*Contributors to "Why Numbers Count" offer many different views of
quantitative literacy, as well as several variations on the term
itself--including numeracy, quantitative practices, quantitative
reasoning, mathematical literacy, problem solving, quantitative
competencies. *

*Quantitative literacy* involves understanding the **role of
numbers** in the world. It provides the ability to see below the
surface and to demand enough information to get at the real issues.

-- Ted Porter, historian

Beyond arithmetic and geometry, *quantitative literacy* also requires
logic,
data analysis, and probability.... It enables individuals to analyze
evidence, to read graphs, to understand logical arguments, to detect
logical fallacies, to understand evidence, and to evaluate risks.
Quantitative literacy means knowing **how to reason and how to think.**

-- Gina Kolata, journalist

*Quantitative literacy* can be defined as the **level of mathematical
knowledge and skills** required of all citizens. It includes the
ability to apply aspects of mathematics (including measurement, data
representation, number sense, variables geometric shapes, spatial
visualization, and chance) to understand, predict, and control routine
events in people's lives.

-- John Dossey, mathematics educator

*Quantitative literacy* requires one to **understand the nature of
mathematics** and its role in scientific inquiry and technological
progress; to grasp sufficient mathematics to **understand important
scientific and engineering concepts**; and to possess quantitative
skills sufficient for **responding critically to scientific issues** in
the media and public life.

-- F. James Rutherford, physics educator

The heart of *quantitative literacy* is real world **problem
solving**--the use of mathematics in everyday life, on the job, and as
an intelligent citizen. Problem solving must be both mathematically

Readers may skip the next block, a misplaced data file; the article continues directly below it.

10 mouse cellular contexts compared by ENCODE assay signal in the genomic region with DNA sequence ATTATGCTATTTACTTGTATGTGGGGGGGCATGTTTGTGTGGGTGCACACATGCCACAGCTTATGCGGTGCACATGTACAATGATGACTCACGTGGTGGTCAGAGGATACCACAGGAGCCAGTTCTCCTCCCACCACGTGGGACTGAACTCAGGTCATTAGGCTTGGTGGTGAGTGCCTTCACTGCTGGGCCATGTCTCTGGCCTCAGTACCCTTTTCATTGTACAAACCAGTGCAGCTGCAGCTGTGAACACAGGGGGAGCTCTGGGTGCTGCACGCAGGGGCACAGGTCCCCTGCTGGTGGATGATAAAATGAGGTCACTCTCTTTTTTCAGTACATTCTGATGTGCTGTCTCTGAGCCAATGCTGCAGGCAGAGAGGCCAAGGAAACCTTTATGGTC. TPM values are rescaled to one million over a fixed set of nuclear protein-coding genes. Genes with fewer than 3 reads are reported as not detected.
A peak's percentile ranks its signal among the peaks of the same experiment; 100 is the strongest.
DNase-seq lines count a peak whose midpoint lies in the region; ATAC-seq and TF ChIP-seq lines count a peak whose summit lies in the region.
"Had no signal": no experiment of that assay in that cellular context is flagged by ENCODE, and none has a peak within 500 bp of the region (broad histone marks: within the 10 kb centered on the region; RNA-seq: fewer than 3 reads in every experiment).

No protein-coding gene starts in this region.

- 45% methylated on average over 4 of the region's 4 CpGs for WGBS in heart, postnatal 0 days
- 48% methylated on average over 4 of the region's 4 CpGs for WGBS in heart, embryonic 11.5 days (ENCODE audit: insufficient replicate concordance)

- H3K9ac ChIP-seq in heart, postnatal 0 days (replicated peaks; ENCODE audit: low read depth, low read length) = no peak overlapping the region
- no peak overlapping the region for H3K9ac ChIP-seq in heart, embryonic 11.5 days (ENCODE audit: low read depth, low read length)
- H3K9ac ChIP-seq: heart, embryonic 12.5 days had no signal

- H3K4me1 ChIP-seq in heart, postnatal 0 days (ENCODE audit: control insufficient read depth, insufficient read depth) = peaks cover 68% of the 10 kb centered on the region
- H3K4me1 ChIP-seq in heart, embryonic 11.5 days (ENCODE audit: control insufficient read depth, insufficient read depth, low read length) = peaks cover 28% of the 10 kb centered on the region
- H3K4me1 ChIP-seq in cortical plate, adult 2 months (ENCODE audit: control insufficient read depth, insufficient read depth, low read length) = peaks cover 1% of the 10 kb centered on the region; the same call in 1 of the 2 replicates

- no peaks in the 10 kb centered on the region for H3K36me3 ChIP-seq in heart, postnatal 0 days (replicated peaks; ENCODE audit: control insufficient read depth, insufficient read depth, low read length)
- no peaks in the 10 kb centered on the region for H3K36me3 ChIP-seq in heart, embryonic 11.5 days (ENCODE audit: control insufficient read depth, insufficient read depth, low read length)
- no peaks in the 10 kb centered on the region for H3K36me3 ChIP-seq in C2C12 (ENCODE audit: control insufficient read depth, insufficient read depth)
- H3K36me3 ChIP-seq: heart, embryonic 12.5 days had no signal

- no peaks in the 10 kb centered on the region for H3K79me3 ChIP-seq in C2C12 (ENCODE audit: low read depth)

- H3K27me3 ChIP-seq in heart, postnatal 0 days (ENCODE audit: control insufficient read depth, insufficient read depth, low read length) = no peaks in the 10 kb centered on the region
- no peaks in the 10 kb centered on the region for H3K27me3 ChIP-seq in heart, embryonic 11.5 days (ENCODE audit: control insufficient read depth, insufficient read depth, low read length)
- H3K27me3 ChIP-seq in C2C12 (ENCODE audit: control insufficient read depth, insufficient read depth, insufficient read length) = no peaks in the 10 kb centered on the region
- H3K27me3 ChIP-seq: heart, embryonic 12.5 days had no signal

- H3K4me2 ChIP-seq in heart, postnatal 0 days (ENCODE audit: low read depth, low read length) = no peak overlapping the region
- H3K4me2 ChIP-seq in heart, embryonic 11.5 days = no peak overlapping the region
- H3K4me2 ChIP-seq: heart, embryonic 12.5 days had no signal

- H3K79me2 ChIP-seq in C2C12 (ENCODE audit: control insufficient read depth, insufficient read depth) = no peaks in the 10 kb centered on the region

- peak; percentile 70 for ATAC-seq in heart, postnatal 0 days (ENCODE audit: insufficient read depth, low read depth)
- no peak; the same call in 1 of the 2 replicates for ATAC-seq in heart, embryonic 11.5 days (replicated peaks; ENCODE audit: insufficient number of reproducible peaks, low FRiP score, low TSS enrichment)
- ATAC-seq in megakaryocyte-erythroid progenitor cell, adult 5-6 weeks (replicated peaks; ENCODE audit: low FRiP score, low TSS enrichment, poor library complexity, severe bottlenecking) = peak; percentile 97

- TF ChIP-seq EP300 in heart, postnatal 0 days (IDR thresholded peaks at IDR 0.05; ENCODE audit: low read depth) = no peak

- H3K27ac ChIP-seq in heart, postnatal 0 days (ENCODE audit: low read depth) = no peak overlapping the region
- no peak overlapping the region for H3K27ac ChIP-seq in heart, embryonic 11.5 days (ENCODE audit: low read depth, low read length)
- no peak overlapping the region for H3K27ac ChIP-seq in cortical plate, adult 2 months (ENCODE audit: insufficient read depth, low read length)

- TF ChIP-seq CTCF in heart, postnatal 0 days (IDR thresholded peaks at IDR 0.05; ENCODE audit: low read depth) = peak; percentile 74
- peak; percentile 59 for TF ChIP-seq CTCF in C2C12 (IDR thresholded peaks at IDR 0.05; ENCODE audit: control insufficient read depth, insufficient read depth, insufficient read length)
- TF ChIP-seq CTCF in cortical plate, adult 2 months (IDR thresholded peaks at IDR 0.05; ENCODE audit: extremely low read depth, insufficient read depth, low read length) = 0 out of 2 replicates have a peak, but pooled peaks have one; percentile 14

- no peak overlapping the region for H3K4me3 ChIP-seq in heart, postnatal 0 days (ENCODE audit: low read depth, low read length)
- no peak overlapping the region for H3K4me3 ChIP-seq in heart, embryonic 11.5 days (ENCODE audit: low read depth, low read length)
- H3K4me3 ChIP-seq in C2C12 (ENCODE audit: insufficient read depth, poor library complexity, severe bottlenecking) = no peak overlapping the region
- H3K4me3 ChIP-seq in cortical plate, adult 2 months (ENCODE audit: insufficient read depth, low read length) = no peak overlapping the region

defensible and useful in the real world.

-- Henry Pollak, applied mathematician

**Numeracy** is not the same as mathematics. It is an aggregation
of skills, knowledge, beliefs, dispositions, habits of mind, communication
capabilities, and problem solving skills that people need in order to
engage effectively and autonomously in quantitative situations arising in
life and work.

-- Iddo Gal, cognitive scientist

Practices are the habitual patterns of actions engaged in routinely by
people, usually without thought; they include standard patterns,
routines, procedures, processes, and habits. **Quantitative practices**
deal with numbers, uncertainty, errors in data, design of experiments,
creation of models, validations, inferences, making tradeoffs, etc.

-- Peter Denning, computer scientist

*Quantitative reasoning* as **an interpretive activity** that takes
place within a deductively structured framework. It involves a tapestry
of meaning provided by a warp of abstract patterns and a weft of context
and story line. In quantitative reasoning, context provides meaning.

-- George Cobb, statistician

Important *quantitative competencies* are those that can be used
to **solve problems people would frequently encounter on the job** or in
their roles as citizens or parents. Quantitative competencies require
identifying and solving problems not in algebra and geometry, but in the five
SCANS competency domains such as planning, information, and systems
analysis.

-- Arnold Packer, economist

*Quantitative literacy* involves understanding the **mathematical
concepts and skills that are necessary for everyday life**. It includes
computation, interpretation, inquiry, and application of mathematical
concepts that are critical for life in the contemporary world.

-- Glenda Price, college provost

*
Contrasting views were expressed by mathematicians who were
asked to reflect on the definitions offered by these authors.
Mathematicians distinguished rather sharply between "quantitative"
and "mathematical" literacy:*

*Quantitative literacy* involves reasoning with numbers (Jim
Lewis); reading, interpreting and making simple applications (Carole
Lacampagne); understanding operations on rational numbers (Jack Price);
constructing and recognizing a sound argument (Keith Devlin); and
understanding variability and how to quantify it (Gail Burrill).

In contrast, *mathematical literacy* offers a big-picture view of
how to work with numbers, relationships, and patterns (Jim Lewis); higher
order thinking, including all the goals of the NCTM Standards (Jack
Price); mostly qualitative issues, not quantitative ones (Keith Devlin);
the language of algebra as well as geometric and spatial experience (Zal
Usiskin).

-- Mathematicians and mathematics educators

* Adapted with permission from "Why Numbers Count: Quantitative
Literacy for Tomorrow's America," Copyright (c) College Entrance
Examination Board, 1997. All rights reserved.*

*Last Update: * July 17, 1997